4 Answers 4


As for SCOTUS being willing to overrule itself, here is a table of such cases, starting with Hudson v. Guestier 10 U.S. (6 Cr.) 281 (1810) which overturned Rose v. Himely, 8 U.S. (4 Cr.) 241 (1808) up to Ramos v. Louisiana, No. 18-5924 (U.S. Apr. 20, 2020) which overturned Apodaca v. Oregon, 406 U.S. 404 (1972) (plurality opinion) and Johnson v. Louisiana, 406 U.S. 366 (1972) (Powell, J., concurring). This is 234 cases since 1798, slightly above once a year. No idea what the rate is for the UK or Canada.

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    The UK had no constitutional law cases until very recently. Canada's constitutional jurisprudence mostly dates to the 1980s and afterwards. In both cases, barely enough time to make precedents let alone overturn them.
    – ohwilleke
    Commented Nov 8, 2021 at 21:15
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    @ohwilleke is the question limited to the overturning of constitutional decisions? The principle of binding precedent certainly came to the US from the English system, and that long predates "very recently."
    – phoog
    Commented Nov 9, 2021 at 11:43
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    @ohwilleke I'm not so sure about that. Judgement in Ashby v White, which I think is seen as an important case in UK constitutional law, was handed down in 1703, which doesn't meet my definition of "recent".
    – MadHatter
    Commented Nov 9, 2021 at 13:05
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    @phoog Hard to tell from the question how broad it is.
    – ohwilleke
    Commented Nov 9, 2021 at 20:22

Less than 1% of the time

From this article:

In my forthcoming book, “Constitutional Precedent in Supreme Court Reasoning,” I point out that from 1789 to 2020 there were 25,544 Supreme Court opinions and judgments after oral arguments. The court has reversed its own constitutional precedents only 145 times – barely one-half of one percent.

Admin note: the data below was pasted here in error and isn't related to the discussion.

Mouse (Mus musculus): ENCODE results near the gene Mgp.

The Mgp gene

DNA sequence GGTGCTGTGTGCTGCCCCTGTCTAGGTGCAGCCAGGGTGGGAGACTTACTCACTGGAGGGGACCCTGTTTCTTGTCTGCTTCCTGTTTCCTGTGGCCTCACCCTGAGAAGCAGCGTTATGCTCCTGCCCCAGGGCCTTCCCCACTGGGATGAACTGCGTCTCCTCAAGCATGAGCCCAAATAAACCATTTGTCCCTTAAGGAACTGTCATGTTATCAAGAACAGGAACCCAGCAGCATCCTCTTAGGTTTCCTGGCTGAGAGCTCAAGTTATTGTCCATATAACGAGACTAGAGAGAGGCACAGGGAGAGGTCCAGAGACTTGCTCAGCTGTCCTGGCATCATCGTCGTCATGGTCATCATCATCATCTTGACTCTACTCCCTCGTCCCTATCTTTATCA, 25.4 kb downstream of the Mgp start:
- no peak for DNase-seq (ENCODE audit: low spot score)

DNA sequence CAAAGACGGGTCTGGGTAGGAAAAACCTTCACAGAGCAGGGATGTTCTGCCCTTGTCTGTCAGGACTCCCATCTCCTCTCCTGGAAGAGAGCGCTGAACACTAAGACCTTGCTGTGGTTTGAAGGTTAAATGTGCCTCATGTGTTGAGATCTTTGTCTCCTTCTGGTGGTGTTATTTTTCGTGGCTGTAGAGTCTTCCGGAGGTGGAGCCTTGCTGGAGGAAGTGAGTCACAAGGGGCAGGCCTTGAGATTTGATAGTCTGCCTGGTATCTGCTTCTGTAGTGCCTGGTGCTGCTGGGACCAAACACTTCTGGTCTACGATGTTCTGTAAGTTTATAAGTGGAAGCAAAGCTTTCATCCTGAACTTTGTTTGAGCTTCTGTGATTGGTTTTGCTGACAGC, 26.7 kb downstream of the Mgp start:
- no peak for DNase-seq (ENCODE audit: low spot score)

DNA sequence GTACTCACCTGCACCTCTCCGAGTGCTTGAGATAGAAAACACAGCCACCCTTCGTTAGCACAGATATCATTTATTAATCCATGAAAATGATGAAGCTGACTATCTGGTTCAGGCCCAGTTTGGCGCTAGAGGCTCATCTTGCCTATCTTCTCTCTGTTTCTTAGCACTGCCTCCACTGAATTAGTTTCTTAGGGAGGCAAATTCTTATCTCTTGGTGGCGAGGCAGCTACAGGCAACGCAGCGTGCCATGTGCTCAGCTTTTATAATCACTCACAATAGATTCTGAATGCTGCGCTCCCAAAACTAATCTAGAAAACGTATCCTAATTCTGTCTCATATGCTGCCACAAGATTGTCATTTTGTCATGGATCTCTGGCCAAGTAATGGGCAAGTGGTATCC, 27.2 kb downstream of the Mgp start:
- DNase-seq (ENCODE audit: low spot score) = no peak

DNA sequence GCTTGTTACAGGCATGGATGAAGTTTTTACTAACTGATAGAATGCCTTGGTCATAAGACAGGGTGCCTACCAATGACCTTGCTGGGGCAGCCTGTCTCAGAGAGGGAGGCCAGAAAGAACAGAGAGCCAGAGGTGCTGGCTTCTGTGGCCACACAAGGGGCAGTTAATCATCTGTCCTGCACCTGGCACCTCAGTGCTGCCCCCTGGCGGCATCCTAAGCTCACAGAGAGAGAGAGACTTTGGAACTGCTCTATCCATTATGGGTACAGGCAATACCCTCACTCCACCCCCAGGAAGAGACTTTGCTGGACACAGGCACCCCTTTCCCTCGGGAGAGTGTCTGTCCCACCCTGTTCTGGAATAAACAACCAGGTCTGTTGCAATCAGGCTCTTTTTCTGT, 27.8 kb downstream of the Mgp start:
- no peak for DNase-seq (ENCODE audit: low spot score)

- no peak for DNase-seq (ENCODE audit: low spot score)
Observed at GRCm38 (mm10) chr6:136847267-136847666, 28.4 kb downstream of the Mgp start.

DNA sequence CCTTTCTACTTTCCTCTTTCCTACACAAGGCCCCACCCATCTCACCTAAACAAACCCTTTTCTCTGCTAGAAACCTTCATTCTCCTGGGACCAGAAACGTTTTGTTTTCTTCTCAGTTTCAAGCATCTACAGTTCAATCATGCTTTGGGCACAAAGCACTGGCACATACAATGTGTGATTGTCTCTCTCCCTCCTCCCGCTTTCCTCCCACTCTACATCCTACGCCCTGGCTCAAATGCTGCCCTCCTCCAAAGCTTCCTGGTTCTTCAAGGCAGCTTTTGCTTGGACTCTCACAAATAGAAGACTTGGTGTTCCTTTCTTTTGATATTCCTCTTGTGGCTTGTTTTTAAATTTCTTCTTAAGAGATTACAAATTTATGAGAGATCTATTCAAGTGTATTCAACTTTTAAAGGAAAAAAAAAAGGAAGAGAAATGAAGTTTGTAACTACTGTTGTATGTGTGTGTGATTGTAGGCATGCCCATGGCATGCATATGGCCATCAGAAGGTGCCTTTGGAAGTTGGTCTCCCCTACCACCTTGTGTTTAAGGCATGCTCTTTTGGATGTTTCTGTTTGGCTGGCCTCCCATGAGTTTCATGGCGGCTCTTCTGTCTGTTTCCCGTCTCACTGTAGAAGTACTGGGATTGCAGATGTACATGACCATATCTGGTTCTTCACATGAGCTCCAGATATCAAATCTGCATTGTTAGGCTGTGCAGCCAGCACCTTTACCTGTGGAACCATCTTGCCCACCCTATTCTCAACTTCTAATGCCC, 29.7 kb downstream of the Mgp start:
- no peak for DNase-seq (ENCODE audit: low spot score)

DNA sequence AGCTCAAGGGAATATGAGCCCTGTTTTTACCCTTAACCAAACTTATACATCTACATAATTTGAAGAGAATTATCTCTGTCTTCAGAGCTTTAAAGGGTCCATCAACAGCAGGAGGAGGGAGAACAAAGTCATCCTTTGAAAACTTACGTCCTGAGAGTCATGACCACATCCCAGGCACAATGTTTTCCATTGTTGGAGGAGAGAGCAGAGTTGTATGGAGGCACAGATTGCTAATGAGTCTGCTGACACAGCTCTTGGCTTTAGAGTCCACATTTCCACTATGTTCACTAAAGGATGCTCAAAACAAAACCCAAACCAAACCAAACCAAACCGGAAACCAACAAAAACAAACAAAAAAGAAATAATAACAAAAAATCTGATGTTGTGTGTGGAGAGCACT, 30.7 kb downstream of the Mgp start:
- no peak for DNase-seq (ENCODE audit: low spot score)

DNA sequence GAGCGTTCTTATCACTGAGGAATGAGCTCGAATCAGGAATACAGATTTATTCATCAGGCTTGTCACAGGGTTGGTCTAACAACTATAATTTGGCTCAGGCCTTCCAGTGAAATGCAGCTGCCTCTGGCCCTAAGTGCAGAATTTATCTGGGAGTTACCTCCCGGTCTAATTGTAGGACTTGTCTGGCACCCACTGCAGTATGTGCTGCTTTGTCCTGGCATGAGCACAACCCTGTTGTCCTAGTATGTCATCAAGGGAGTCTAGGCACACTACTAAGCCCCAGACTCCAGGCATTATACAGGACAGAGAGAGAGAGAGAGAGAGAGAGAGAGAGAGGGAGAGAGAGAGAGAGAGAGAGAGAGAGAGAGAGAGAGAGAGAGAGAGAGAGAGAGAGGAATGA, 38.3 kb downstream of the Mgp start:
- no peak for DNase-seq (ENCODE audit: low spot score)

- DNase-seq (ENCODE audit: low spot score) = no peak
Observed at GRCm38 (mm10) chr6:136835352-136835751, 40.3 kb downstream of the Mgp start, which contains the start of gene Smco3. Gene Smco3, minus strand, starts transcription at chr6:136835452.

However, most of those reversals have been in the last 100 years. Partly this is because you can’t overturn precedent until you have a precedent and you can’t have a precedent until an issue has been litigated for the first time. However, the court is a creature of its time and there has been more social and technological change in the last 100 years than the previous 250 and so more opportunities for historical precedent to fall out of step with community expectations. Because the precedent is arguably wrong more people are willing to argue it and the court is more likely to want to hear those arguments creating more opportunity for the precedent to be overturned or, at the least, narrowed in scope.

This, of course,leads to an issue of semantics. I haven’t read the above book nor all 145 decisions that reversed “constitutional precedents” and certainly not the 25,000+ that didn’t. So:

  • I don’t know if the author is excluding cases that overturn common law as opposed to constitutional precedents. He probably is. However, if the US Supreme Court is like the Australian High Court, they are far more likely to revisit a constitutional decision than a common law one. This is on the basis that the latter can be changed by statute while the former can’t - if the legislature doesn’t agree with the courts decision on common law, they can change it but “the people” are stuck with decisions on constitutional law. While judges have the power to “find” (make) law in Common Law systems most are uncomfortable exercising it as it isn’t democratic.
  • The numbers quoted relate to reversals, courts will often distinguish cases on the facts which don’t meet that requirement. In some cases the distinguishing is so broad that the facts of the original case become virtually impossible to replicate. That is, the original precedent has no practical application but it hasn’t been reversed.